New York, NY
Kathryn Finney is the founder and managing director of DID. Recently, Kathryn was honored at the White House as a Champion of Change for her work in increasing the number of women and people of color in the tech world. She has also been honored as one of the 40 Stars under 40 by Black Enterprise, a Top Woman in Money by AOL, and with a Black Innovator Award from Blacks in Tech (BiT) at SXSW. An honors graduate of Yale University and Rutgers University, Kathryn has been featured in more than 1,000 media outlets, including “Today,” “Good Morning America,” The New York Times, USA Today, The Wall Street Journal, Black Enterprise, New York Magazine, Forbes and InStyle. She currently serves as editor-at-large and in an advisory role at BlogHer. She’s also the CEO of TBF Group, LLC, parent company of the highly influential brand The Budget Fashionista, which reaches a global audience of more than 13 million unique visitors a year… <<read more>>
Omoju Miller: THE ACADEMIC
Omoju is a PhD candidate at The University of California at Berkeley, an, artificial intelligence researcher passionate about creativity and cognition especially with regards to education. She is also a Start-Up advisor working in the social entrepreneurship space while also serving as a portfolio manager at Google. Omoju is the curator of TEDxEuclidAve. In addition she is a member of the AI group at ICSI and a BEST Labber.
She is the author of the paper “Towards Computational Thinking of Metaphors in HipHop,” which can be found here.
Natalia Oberti Noguera: ANGELS AMONG US
New York, NY
Dubbed “The Coach” by Marie Claire, Natalia (aka Ms. Oberti Noguera) is Founder and CEO of Pipeline Fellowship, an angel investing bootcamp for women that’s changing the face of angel investing and creating capital for women social entrepreneurs. Natalia holds a BA in Comparative Literature & Economics from Yale. She has been featured in Bloomberg Businessweek, Mashable, Reuters Money, TechCrunch, The New York Times, and Fast Company’s Co.Exist Change Generation series. Natalia was named to the Forbes list “Top 20 Women for Entrepreneurs to Follow on Twitter,” as well as Latina.com’s “25 Latinas Who Shine in Tech.” Women’s eNews recognized her as one of 21 Leaders for the 21st Century for 2012 and Business Insider included her on its 2013 list “The 30 Most Important Women in Tech under 30…” <<read more>>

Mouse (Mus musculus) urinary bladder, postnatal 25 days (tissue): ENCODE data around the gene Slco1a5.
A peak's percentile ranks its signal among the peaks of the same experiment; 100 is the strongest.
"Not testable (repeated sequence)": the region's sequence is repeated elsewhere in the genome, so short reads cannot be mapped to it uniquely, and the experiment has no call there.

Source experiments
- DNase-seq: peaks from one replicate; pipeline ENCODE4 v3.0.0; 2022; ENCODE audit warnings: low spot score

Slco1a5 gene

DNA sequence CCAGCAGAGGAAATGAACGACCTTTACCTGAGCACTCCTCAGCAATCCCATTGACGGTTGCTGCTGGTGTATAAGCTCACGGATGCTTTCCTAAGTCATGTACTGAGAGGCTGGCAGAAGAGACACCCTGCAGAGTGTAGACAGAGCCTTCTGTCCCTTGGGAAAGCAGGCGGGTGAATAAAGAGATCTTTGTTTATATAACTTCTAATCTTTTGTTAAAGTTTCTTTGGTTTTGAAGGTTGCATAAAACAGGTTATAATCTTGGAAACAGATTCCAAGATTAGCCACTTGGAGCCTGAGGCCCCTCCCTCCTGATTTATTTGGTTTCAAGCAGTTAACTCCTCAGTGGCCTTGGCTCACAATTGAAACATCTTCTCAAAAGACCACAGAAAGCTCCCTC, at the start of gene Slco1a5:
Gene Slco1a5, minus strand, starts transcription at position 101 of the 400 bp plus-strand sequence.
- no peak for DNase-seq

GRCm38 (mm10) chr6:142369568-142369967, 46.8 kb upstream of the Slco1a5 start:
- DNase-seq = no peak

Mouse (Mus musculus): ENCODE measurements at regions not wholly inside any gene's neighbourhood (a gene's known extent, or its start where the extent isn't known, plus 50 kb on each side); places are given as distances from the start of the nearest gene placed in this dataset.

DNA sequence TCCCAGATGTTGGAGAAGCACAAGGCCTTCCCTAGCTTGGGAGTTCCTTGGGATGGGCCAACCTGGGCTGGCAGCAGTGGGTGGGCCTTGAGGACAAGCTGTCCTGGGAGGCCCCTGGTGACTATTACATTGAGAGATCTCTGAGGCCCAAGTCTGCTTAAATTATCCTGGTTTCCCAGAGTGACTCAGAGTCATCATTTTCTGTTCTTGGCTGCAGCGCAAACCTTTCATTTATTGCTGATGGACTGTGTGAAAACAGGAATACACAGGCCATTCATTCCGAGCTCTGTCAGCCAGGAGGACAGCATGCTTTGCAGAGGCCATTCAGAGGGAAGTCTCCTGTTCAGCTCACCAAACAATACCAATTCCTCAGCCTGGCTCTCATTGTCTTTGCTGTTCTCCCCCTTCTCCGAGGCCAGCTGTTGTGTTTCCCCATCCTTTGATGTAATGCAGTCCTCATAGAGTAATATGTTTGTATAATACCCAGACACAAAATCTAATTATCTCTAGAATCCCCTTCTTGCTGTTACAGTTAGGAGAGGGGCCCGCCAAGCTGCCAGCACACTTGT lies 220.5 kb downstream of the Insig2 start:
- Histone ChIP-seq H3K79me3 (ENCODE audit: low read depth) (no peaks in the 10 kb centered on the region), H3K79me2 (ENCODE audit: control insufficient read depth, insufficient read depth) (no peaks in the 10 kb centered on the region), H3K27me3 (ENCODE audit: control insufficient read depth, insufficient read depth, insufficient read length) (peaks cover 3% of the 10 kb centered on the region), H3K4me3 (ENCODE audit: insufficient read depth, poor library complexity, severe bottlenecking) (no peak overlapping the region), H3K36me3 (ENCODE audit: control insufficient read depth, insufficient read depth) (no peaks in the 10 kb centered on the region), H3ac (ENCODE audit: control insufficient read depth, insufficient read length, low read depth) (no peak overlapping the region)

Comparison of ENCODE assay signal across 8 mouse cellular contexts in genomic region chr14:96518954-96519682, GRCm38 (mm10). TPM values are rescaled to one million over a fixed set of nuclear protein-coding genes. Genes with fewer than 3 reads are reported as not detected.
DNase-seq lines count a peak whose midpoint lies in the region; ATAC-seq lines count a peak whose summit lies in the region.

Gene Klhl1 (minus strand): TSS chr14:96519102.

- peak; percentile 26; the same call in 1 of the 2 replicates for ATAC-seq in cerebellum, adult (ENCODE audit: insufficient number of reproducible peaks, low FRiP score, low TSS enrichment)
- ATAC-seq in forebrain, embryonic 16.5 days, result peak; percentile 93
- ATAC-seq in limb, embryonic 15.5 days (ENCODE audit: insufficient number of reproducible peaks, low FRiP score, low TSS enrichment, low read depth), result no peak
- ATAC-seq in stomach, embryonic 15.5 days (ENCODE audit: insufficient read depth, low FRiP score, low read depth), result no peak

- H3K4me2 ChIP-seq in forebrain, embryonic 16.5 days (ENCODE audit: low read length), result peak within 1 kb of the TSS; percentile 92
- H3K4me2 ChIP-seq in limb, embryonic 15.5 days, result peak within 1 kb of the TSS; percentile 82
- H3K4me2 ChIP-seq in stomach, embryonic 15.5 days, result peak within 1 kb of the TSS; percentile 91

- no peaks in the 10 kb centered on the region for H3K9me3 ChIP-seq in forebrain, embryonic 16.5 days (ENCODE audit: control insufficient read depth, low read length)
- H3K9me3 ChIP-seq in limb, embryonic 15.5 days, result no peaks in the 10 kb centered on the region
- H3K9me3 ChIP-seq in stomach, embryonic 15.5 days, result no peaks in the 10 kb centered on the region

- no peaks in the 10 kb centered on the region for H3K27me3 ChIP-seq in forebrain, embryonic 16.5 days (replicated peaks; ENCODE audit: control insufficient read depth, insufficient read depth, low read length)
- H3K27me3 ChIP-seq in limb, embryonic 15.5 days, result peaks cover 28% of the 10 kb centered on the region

Luz Rivas: DIY
Los Angeles, CA
Luz is the founder of DIY Girls and has a background in engineering, STEM curriculum development, program management, and educational research. Luz grew up in Pacoima, a neighborhood of Los Angeles, where she first became interested in engineering and computer science as a fifth-grader after learning to program in Logo. She’s excited to be working and involved in professional organizations that are engaging children and youth in engineering. Luz has a Bachelor of Science in Electrical Engineering from MIT and a Masters in Education from the Harvard Graduate School of Education.
Mandela Schumacher-Hodge: EDTECH ENTREPRENEUR
San Francisco, CA
Mandela is the Director of Startup Weekend Education. This year, the former Lead Teacher, PhD Candidate, and Edtech Founder, joined UP Global to head the worldwide initiative that helps educators, parents, students, entrepreneurs, developers, and designers create viable companies in the emerging education and learning markets. Most recently, Mandela was named to the 2014 Forbes “30 Under 30 in Education” list, a distinction that recognizes her influential accomplishments at the intersection of education, technology and entrepreneurship.
Raquel Vélez: ROCKBOT
San Francisco, CA
Raquel Vélez (aka “Rockbot”) is a Senior Software Developer at npm, Inc. in Oakland, CA. She has previously worked at institutions such as Caltech, NASA JPL, the MIT Lincoln Laboratory, and various universities in Europe. In her off time, you can find her baking, teaching NodeBots not to fall off of tables, and speaking. Also, hanging out with her hilarious husband and two cats dressed in dog suits.